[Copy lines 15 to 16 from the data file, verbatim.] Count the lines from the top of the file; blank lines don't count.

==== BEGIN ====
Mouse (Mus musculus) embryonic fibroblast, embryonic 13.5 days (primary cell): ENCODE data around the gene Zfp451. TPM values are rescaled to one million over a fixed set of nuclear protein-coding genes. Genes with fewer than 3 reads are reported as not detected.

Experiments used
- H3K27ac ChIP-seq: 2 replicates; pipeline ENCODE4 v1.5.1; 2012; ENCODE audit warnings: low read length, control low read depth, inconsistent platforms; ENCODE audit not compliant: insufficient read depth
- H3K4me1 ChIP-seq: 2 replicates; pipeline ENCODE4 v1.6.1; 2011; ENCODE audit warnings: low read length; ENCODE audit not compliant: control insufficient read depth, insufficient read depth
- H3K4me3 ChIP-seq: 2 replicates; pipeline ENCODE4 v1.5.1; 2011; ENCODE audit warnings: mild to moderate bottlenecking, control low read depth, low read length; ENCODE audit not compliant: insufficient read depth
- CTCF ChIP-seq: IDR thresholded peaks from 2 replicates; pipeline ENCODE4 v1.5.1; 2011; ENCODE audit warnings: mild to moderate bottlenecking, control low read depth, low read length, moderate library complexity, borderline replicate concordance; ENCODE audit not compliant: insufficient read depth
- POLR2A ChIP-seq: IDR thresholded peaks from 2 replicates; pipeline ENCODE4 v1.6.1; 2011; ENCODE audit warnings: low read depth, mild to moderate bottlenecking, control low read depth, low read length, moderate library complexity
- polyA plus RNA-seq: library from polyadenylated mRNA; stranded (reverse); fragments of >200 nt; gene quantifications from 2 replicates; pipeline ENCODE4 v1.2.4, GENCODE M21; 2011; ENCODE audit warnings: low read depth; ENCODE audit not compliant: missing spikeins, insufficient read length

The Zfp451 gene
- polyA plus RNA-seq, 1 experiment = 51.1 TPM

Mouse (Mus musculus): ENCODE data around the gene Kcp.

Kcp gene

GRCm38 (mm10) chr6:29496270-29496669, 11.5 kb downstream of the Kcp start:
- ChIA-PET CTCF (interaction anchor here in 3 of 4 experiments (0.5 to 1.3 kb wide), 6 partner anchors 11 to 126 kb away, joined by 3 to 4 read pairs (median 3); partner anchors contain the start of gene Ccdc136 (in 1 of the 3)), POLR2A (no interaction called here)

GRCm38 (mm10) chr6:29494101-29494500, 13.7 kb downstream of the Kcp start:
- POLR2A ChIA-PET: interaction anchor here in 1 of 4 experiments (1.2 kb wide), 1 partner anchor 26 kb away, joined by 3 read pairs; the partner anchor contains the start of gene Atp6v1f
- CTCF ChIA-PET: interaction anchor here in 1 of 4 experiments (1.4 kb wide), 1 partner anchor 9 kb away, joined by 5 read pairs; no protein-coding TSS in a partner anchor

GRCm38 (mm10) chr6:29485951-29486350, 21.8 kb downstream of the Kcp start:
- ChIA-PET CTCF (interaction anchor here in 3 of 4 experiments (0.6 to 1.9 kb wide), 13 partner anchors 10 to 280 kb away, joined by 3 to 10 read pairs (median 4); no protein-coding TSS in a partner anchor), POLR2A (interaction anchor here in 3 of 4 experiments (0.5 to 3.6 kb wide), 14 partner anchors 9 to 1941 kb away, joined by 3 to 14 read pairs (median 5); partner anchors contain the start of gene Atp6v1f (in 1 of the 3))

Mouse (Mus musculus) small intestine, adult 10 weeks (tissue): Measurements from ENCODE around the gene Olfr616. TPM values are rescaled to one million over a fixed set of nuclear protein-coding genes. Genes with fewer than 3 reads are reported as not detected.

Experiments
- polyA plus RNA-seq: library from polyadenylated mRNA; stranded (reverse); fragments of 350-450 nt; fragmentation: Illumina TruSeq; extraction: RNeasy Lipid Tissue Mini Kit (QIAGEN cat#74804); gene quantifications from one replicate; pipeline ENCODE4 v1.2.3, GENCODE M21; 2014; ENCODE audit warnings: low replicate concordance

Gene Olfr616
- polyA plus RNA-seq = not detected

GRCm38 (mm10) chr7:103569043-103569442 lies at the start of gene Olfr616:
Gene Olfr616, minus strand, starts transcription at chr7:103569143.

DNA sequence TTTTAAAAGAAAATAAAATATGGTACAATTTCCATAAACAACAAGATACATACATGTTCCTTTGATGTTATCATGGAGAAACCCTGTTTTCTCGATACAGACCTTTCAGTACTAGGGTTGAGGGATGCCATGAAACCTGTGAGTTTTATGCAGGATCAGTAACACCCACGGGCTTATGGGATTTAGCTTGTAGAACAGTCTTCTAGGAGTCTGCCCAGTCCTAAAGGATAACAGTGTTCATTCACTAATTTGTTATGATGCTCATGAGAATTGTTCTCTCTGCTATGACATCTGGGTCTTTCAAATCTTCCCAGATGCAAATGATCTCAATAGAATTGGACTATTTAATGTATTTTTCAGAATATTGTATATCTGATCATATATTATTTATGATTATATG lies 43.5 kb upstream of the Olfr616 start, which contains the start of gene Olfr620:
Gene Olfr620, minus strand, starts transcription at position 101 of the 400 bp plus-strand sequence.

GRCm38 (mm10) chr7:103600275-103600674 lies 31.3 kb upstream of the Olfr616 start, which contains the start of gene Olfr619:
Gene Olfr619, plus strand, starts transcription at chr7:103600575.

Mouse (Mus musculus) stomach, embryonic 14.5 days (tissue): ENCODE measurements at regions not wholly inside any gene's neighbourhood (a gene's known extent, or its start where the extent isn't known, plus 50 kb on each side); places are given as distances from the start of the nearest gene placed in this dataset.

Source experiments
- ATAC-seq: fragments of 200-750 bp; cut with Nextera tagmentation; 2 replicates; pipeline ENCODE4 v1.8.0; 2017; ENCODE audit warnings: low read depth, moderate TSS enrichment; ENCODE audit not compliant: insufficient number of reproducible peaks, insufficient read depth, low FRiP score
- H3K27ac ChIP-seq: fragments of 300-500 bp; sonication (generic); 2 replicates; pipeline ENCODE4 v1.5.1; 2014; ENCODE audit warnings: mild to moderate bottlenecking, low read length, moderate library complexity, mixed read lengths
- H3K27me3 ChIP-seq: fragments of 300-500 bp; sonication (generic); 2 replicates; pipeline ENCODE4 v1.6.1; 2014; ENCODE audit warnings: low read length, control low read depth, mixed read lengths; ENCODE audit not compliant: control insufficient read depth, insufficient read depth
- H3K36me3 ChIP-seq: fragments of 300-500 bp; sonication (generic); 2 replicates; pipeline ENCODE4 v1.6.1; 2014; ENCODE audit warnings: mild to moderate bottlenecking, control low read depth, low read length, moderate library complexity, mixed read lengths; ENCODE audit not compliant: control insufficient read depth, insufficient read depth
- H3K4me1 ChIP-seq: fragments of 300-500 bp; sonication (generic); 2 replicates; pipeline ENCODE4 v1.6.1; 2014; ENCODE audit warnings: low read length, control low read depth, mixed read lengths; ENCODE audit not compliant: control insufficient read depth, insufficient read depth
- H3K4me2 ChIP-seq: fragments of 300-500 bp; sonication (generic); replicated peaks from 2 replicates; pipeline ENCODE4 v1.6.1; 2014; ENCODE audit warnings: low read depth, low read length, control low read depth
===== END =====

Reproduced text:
GRCm38 (mm10) chr6:29494101-29494500, 13.7 kb downstream of the Kcp start:
- POLR2A ChIA-PET: interaction anchor here in 1 of 4 experiments (1.2 kb wide), 1 partner anchor 26 kb away, joined by 3 read pairs; the partner anchor contains the start of gene Atp6v1f